As a Taekwondo instructor, Jason Carter is a master at kicking things.

In a series of spins, jumps and leg swings, Carter aims for his target and strikes, exhaling at the moment of impact.

But last year, seemingly out of nowhere, a fierce target arose that threatened his very existence. No soft-strike sparring here—this was gut-wrenching fight-for-your-life real.

He kicked, he punched, he mustered every form of self-defense he knew, but leukemia struck harder.

So it begins

The match began in August of 2014, when on a fluke, Carter learned he had a particularly aggressive type of the blood cancer. Carter had been trimming bushes in his Ludington, Michigan, yard when he stepped inside for a drink of water.

“It felt like somebody kicked me (in the abdomen) harder than anything,” said Carter, now 46. “I was drinking a glass of water and I dropped the glass. I fell to the floor. The pain was so bad I thought I was dying. I’ve been injured before, but never anything like this.”

Carter crawled back outside and called for a neighbor to help.

Doctors at Spectrum Health Ludington Hospital determined a kidney stone caused the intense pain, but blood tests showed another potential enemy lurking in his bloodstream.

“Something was off with my white blood cell count,” Carter said. “When they came back, they said they couldn’t do anything about the kidney stone right now. I was like, ‘What? Excuse me?'”

They needed Carter to first meet with Carol Peterson, MD, a Spectrum Health Ludington cancer and hematology specialist. She assessed the risk of Carter bleeding during kidney stone removal and determined doctors could proceed with the kidney stone removal. Carter and his kidney stone parted ways in a September procedure.

“When I was in the hospital she said it could be leukemia,” Carter recalled. “But there was still a chance it wasn’t going to be. I was in denial. I wanted to think it was something else.”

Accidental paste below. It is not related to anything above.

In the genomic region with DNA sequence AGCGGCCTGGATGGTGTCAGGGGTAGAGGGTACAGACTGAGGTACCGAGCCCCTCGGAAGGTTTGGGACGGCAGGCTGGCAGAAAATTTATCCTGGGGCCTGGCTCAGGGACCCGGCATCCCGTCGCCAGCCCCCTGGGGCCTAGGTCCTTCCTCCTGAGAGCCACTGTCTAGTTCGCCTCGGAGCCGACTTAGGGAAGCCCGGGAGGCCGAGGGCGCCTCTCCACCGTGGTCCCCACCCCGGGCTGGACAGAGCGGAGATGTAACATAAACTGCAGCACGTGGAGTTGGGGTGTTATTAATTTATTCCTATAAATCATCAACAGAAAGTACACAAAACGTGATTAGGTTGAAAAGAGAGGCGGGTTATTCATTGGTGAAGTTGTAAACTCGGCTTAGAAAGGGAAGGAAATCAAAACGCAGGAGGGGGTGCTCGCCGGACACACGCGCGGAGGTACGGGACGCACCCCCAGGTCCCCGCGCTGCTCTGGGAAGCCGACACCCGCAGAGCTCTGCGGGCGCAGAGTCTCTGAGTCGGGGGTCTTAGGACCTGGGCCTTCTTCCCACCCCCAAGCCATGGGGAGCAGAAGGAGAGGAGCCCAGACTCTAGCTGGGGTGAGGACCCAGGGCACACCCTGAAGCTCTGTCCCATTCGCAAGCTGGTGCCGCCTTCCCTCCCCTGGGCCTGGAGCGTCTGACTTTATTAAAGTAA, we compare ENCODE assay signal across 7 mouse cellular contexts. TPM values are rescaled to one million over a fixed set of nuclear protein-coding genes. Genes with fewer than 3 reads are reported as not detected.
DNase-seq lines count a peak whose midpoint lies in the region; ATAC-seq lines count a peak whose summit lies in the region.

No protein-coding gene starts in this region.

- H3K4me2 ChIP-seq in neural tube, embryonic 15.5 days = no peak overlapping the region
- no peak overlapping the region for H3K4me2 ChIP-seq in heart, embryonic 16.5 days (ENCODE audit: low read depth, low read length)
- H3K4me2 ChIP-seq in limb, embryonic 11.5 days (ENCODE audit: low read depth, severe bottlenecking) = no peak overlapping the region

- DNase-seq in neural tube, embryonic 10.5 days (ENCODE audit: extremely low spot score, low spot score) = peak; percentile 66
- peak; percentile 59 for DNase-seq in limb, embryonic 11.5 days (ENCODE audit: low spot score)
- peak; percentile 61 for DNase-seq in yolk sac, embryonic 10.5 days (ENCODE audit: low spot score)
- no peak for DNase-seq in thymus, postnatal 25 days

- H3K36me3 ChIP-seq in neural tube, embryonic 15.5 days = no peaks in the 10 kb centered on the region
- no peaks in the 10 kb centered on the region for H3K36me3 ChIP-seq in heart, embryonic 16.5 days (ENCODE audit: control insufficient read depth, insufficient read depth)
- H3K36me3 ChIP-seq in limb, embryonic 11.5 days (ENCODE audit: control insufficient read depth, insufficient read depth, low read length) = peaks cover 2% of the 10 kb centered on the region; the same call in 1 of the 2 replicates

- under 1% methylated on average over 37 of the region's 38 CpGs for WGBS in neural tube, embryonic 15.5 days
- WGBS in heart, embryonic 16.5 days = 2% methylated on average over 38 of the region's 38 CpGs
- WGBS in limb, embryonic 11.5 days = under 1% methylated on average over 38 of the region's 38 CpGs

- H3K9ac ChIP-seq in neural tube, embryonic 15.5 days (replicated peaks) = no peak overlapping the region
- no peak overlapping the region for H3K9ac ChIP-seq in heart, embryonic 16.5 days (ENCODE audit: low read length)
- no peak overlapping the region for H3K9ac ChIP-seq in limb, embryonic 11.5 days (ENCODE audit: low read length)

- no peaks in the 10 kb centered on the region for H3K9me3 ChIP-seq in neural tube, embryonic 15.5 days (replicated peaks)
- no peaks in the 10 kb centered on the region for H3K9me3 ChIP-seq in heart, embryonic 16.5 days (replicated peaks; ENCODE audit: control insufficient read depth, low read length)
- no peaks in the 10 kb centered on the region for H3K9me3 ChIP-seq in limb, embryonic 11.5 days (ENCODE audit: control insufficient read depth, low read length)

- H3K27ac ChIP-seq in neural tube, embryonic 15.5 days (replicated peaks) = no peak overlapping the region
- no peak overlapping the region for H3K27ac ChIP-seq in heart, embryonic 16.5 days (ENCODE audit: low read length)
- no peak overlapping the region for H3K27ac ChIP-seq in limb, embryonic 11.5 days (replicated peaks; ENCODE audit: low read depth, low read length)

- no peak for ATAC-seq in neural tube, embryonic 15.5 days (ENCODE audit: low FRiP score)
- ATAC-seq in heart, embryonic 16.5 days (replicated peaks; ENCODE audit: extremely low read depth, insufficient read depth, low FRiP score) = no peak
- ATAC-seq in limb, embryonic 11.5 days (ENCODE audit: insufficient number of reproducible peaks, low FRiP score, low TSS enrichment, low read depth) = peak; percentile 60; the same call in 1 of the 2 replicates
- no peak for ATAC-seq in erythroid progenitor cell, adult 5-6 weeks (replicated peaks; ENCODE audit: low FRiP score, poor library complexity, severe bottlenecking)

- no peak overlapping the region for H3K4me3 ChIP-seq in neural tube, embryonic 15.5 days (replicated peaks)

But on Sept. 17 of last year, the hardest punch of all landed—acute myeloid leukemia—a cancer in which the body produces too many immature white blood cells. The reality knocked the wind out of him.

“Dr. Peterson told me she had never seen numbers like this before,” Carter said.

‘Didn’t recognize myself’

Dr. Peterson referred him to Brett Brinker, MD, an oncologist at the Spectrum Health Cancer Center.

“They figured it was in the early enough stages,” Carter said. “They wanted to jump on it right away.”

Carter went through several rounds of chemotherapy at Spectrum Health Butterworth Hospital, where he stayed from October through much of December, receiving chemo sometimes as frequently as 24/7.

The single father said his daughter, Andee, then 13, a three-time state champion in Taekwondo sparring and national bronze medalist in the sport, provided inspiration during his cancer treatments.

“She was home and training extra hard to do a tournament last November,” Carter said. “Knowing she was working hard at that actually helped me.”

By mid-November, bone marrow tests showed no signs of leukemia, but the enemy had landed its punches. Carter, who is 6-foot-1 with a normal weight of 196 pounds, had shriveled to 146 pounds.

“I’d look in the mirror and didn’t recognize myself,” Carter said. “I was a greenish tint. It was like I was looking at a 90-year-old alien. I wondered, ‘Am I ever going to look like me again?'”

Leukemia and chemotherapy had waged war in his body, and he’d weakened.

After being discharged from the hospital three days before Christmas, Carter spent the holiday with his daughter at home, then months recovering on the couch.

‘Guaranteed to repeat’